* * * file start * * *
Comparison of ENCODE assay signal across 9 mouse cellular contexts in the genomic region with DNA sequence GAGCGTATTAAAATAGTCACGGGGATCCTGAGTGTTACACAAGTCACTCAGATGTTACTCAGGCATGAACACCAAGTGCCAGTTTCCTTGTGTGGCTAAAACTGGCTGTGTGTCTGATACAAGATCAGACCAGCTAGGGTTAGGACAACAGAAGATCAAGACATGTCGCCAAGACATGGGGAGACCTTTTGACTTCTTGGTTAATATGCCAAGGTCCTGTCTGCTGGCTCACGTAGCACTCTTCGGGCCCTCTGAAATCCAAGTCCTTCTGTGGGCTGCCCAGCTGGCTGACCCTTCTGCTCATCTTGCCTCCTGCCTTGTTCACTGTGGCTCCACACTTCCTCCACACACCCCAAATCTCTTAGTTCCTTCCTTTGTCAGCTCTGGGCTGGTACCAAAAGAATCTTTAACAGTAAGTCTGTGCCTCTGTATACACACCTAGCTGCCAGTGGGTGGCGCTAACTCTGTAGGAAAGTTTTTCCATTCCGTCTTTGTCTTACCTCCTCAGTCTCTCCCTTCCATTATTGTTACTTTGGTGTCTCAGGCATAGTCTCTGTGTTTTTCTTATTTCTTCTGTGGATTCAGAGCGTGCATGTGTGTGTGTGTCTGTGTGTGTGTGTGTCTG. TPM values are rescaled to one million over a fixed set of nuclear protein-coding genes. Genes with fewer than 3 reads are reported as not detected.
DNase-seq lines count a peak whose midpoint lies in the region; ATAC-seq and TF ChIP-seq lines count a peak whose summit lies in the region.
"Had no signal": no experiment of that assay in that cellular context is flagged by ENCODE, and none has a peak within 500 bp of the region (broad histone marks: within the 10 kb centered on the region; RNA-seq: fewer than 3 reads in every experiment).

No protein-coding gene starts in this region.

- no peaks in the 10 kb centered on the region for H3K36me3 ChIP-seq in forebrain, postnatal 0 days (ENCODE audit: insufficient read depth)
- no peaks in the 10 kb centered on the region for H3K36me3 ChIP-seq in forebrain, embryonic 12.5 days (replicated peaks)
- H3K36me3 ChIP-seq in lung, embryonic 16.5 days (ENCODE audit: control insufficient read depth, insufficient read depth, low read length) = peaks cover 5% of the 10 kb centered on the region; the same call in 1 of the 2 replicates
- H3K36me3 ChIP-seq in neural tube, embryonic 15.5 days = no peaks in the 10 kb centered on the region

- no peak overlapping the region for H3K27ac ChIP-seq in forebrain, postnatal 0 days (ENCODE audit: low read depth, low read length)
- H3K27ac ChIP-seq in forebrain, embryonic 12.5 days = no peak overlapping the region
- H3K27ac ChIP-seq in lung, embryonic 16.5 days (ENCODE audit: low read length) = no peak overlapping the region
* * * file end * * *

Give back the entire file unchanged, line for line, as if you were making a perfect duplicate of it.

Comparison of ENCODE assay signal across 9 mouse cellular contexts in the genomic region with DNA sequence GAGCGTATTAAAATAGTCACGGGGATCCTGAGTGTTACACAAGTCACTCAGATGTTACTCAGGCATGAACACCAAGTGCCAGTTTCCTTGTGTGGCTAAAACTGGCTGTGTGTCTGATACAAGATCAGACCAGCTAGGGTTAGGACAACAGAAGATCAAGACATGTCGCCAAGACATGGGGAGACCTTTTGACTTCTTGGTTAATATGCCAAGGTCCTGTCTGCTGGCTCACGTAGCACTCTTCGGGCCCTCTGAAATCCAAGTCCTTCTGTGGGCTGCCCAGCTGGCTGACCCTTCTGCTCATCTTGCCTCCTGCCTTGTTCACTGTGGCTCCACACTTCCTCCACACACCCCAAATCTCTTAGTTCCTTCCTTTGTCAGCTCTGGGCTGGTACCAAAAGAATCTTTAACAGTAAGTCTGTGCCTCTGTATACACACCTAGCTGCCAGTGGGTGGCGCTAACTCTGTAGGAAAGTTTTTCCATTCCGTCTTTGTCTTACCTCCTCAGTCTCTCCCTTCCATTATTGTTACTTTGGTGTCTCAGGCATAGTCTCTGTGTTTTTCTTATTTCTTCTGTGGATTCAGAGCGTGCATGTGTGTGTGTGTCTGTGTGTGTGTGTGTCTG. TPM values are rescaled to one million over a fixed set of nuclear protein-coding genes. Genes with fewer than 3 reads are reported as not detected.
DNase-seq lines count a peak whose midpoint lies in the region; ATAC-seq and TF ChIP-seq lines count a peak whose summit lies in the region.
"Had no signal": no experiment of that assay in that cellular context is flagged by ENCODE, and none has a peak within 500 bp of the region (broad histone marks: within the 10 kb centered on the region; RNA-seq: fewer than 3 reads in every experiment).

No protein-coding gene starts in this region.

- no peaks in the 10 kb centered on the region for H3K36me3 ChIP-seq in forebrain, postnatal 0 days (ENCODE audit: insufficient read depth)
- no peaks in the 10 kb centered on the region for H3K36me3 ChIP-seq in forebrain, embryonic 12.5 days (replicated peaks)
- H3K36me3 ChIP-seq in lung, embryonic 16.5 days (ENCODE audit: control insufficient read depth, insufficient read depth, low read length) = peaks cover 5% of the 10 kb centered on the region; the same call in 1 of the 2 replicates
- H3K36me3 ChIP-seq in neural tube, embryonic 15.5 days = no peaks in the 10 kb centered on the region

- no peak overlapping the region for H3K27ac ChIP-seq in forebrain, postnatal 0 days (ENCODE audit: low read depth, low read length)
- H3K27ac ChIP-seq in forebrain, embryonic 12.5 days = no peak overlapping the region
- H3K27ac ChIP-seq in lung, embryonic 16.5 days (ENCODE audit: low read length) = no peak overlapping the region